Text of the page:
Tuk tuk is a large trailer hitched to a motorcycle and pretty much operates as a low-tech local bus with oh-so-natural air-conditioning. They are used throughout rural Cambodia to transport people and goods, and are often seen on the edge of towns ready to ferry farmers back to the countryside.
Most popular tourist destinations, including Phnom Penh, Siem Reap and the South Coast, have their very own tourist versions of the remork, with a canopied trailer hitched to the back of the motorbike for two people in comfort or as many as you can pile on at night. Often referred to as tuk tuks by foreigners travelling in Cambodia, they’re a great way to explore temples, as you get the breeze of the bike but some protection from the elements.
Motos, also known as motodups (meaning moto driver), are small motorcycle taxis. They are a quick way of making short hops around towns and cities. Prices range from 2000r to US$1.50 or more, depending on the distance and the town; expect to pay more at night. In the past it was rare for prices to be agreed in advance, but with the increase in visitor numbers, a lot of drivers have got into the habit of overcharging. It’s probably best to negotiate up front, particularly in the major tourist centres, outside fancy hotels or at night.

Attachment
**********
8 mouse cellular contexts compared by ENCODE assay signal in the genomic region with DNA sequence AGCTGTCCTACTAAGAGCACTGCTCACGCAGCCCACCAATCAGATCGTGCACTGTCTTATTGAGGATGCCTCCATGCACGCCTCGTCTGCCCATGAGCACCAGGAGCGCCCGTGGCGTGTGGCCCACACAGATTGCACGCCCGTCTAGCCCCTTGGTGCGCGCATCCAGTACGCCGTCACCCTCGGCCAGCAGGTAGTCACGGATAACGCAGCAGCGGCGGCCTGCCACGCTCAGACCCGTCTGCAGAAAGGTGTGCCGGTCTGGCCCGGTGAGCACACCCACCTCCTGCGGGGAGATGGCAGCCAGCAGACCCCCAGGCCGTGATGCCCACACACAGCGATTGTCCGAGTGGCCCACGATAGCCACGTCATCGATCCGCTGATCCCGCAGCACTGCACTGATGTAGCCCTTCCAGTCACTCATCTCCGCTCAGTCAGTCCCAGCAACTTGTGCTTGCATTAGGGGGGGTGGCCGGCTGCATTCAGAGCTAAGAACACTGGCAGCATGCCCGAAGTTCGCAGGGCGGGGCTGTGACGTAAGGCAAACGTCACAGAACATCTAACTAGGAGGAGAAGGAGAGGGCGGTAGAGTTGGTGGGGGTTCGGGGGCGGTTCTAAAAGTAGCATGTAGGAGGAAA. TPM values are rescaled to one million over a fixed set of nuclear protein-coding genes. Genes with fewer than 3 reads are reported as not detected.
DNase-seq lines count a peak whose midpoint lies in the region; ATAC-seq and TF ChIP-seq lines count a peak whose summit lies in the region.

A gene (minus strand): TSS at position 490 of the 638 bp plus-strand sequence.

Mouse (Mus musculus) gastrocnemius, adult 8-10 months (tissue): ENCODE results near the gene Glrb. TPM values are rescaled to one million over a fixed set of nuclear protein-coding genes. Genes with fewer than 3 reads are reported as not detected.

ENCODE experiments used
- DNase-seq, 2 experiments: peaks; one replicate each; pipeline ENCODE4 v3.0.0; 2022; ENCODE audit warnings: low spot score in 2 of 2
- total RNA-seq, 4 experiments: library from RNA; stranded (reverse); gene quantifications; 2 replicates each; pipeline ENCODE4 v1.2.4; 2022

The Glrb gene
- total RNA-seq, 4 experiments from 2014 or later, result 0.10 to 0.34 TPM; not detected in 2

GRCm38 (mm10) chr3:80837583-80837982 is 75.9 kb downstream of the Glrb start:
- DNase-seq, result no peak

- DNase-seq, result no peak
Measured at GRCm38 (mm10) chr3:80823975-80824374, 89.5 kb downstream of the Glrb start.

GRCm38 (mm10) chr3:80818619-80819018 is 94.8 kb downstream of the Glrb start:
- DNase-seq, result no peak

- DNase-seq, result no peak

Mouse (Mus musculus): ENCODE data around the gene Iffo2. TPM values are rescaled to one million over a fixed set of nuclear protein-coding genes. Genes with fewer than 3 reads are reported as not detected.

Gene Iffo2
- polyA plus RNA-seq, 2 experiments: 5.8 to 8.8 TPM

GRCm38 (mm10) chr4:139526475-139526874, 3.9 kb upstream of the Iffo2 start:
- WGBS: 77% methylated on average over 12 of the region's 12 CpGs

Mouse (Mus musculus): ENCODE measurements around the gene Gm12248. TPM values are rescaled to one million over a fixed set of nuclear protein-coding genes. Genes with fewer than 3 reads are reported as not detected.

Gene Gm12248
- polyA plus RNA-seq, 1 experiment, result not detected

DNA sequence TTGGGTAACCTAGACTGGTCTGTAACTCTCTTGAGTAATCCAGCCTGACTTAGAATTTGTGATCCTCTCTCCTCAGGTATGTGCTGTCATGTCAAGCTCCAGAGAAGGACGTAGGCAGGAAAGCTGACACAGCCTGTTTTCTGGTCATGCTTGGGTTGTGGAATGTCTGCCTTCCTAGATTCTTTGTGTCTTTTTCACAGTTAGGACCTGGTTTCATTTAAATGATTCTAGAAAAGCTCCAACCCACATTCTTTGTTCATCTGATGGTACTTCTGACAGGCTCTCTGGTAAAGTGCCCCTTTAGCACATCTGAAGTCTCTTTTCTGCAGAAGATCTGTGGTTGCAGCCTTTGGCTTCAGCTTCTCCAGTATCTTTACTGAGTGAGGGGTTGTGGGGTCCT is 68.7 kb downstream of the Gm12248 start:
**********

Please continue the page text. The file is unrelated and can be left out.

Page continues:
Phnom Penh has several public city bus routes that are proving popular with local students, but are not yet widely used by visitors. Elsewhere there are no public bus networks.
Taxi hire in towns and cities is getting easier, but there are still very few metered taxis, with just a handful of operators in Phnom Penh. Guesthouses, hotels and travel agents can arrange cars for sightseeing in and around towns. Big online players such as Uber have now entered the market.